REGISTER for the Mississippi Writers Guild Conference July 27-28!

Susan speakingLooking for a conference to learn more about writing, editing, and publishing? Here it is! Meridian is convenient to folks in Mississippi, Alabama, and Tennessee, but worth a longer drive if you’re not that close!

I’ll be LEADING TWO WORKSHOPS, MODERATING THE PANEL OF SPEAKERS, and DOING ONE-ON-ONE CRITIQUES. 

Here’s all the info. Click on any blue link to learn more, and I hope to see you there.

Mississippi Writer’s Guild Conference, July 27-28, Meridian, Mississippi, at the MAX: Mississippi Arts & Entertainment Experience

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I’m so excited to be returning to my mother’s hometown—where I lived briefly when I was three years old—for this, the twelfth annual conference of the Mississippi Writer’s Guild. How fitting that I attended their first conference, in August of 2007, where I met several people with whom I am still friends today, including the novelist Joshilyn Jackson (who encouraged me to start this blog), the prolific short story author John Floyd, the very creative writer and artist Keetha DePriest Mosley, the amazing storyteller and actress Rebecca Jernigan, the multi-talented writer, musician, and radio show hostess Richelle Putnam, and the author C. Hope Clark, who will be speaking again at this year’s conference.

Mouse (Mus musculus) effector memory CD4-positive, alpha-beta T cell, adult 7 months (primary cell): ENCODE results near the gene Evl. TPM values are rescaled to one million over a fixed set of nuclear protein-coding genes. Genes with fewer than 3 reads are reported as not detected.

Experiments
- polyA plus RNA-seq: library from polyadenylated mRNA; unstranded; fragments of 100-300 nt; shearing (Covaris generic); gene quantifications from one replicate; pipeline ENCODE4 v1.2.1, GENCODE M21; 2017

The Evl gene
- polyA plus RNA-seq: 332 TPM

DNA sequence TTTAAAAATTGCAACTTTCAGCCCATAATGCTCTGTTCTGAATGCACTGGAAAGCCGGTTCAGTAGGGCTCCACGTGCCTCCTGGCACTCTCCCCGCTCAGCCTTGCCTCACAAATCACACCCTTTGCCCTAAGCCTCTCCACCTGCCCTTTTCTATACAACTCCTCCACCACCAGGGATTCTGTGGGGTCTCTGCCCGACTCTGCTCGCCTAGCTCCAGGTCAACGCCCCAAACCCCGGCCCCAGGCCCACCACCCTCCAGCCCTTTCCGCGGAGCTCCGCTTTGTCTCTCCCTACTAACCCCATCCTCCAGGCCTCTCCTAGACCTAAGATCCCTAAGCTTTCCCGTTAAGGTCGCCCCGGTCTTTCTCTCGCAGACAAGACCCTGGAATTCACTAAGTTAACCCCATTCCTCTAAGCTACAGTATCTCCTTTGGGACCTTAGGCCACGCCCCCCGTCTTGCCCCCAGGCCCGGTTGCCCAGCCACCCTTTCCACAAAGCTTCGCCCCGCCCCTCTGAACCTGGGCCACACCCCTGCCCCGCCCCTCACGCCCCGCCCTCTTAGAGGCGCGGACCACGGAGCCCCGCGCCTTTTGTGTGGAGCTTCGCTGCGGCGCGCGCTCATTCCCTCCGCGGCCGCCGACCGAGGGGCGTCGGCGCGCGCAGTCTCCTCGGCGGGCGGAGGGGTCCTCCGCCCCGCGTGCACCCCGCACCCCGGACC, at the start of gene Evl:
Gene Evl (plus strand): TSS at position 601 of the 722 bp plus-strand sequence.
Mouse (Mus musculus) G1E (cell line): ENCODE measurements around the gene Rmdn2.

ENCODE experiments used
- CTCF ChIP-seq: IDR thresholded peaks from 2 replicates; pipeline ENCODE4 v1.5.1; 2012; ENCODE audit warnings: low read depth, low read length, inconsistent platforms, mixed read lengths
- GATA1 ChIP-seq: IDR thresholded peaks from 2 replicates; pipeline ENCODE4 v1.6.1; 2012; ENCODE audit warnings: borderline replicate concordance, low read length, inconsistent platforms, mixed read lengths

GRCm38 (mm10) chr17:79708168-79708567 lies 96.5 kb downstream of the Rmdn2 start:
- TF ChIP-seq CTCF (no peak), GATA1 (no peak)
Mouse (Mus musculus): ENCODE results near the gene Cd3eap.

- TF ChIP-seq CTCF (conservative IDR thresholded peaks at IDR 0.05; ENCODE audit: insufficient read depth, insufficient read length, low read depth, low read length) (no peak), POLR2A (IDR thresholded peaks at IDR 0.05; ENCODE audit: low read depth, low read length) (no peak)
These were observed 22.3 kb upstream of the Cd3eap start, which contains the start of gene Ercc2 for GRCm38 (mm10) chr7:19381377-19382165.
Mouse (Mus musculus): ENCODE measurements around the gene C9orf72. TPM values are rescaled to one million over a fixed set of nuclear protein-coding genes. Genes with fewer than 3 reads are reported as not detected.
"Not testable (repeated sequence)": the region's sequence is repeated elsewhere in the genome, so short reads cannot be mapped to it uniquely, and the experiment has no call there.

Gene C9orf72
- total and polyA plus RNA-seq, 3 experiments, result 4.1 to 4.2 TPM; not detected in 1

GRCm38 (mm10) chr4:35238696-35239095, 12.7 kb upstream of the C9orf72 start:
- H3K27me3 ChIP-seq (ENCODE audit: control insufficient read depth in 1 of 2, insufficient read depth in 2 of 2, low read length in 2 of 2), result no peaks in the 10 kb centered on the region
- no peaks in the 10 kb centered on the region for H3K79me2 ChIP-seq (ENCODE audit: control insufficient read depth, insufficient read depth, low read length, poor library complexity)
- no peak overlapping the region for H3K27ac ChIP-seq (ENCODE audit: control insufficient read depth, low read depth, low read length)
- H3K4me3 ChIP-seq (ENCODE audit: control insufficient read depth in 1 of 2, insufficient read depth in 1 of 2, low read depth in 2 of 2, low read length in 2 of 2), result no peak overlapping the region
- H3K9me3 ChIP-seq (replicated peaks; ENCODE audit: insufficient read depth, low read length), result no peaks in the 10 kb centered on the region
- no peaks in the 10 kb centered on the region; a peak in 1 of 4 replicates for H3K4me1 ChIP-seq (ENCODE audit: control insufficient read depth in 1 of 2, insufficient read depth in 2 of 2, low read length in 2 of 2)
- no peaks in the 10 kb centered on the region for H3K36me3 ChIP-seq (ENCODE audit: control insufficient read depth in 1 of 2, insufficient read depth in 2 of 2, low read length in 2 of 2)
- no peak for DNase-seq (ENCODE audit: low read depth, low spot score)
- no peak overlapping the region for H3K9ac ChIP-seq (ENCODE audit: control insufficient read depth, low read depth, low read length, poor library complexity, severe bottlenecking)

The two workshops I will be leading at the conference are:

Using Scenes to Write Memoir (in Books and Essays)

Memoirist, essayist, novelist, and anthology editor Susan Cushman will lead students through exercises to discover the importance of using SCENES to tell their stories—or the stories of others—in both memoir and essays. Using samples from published memoirs and essays, she will show how these scenes move the narrative forward, “showing” rather than “telling” the story. Students will then do a short writing exercise using this technique.

Four Book Deals in One Year: How to Get Published Without an Agent

Novelist, memoirist, and anthology editor Susan Cushman published three books in 2017 and one in 2018. She got all four book deals in one year, without the help of a literary agent. Susan will share her experience working with an agent, and explain why she ended that partnership. Learn how to find small, independent, and university presses to publish your work, and what the experience of working with these presses and their editors is like.

I will also be moderating the Panel of Speakers. We will entertain questions about anything having to do with writing, editing, publishing, and marketing. This year’s panel of speakers and workshop leaders includes:

Sue B. Walker—poet, author, and editor

Chandler Griffin—documentary filmmaker and educator

C. Hope Clark—mystery writer and manager of Funds for Writers

Dr. Alan N. Brown—folklorist and author of over 25 books on the oral ghost narratives of the South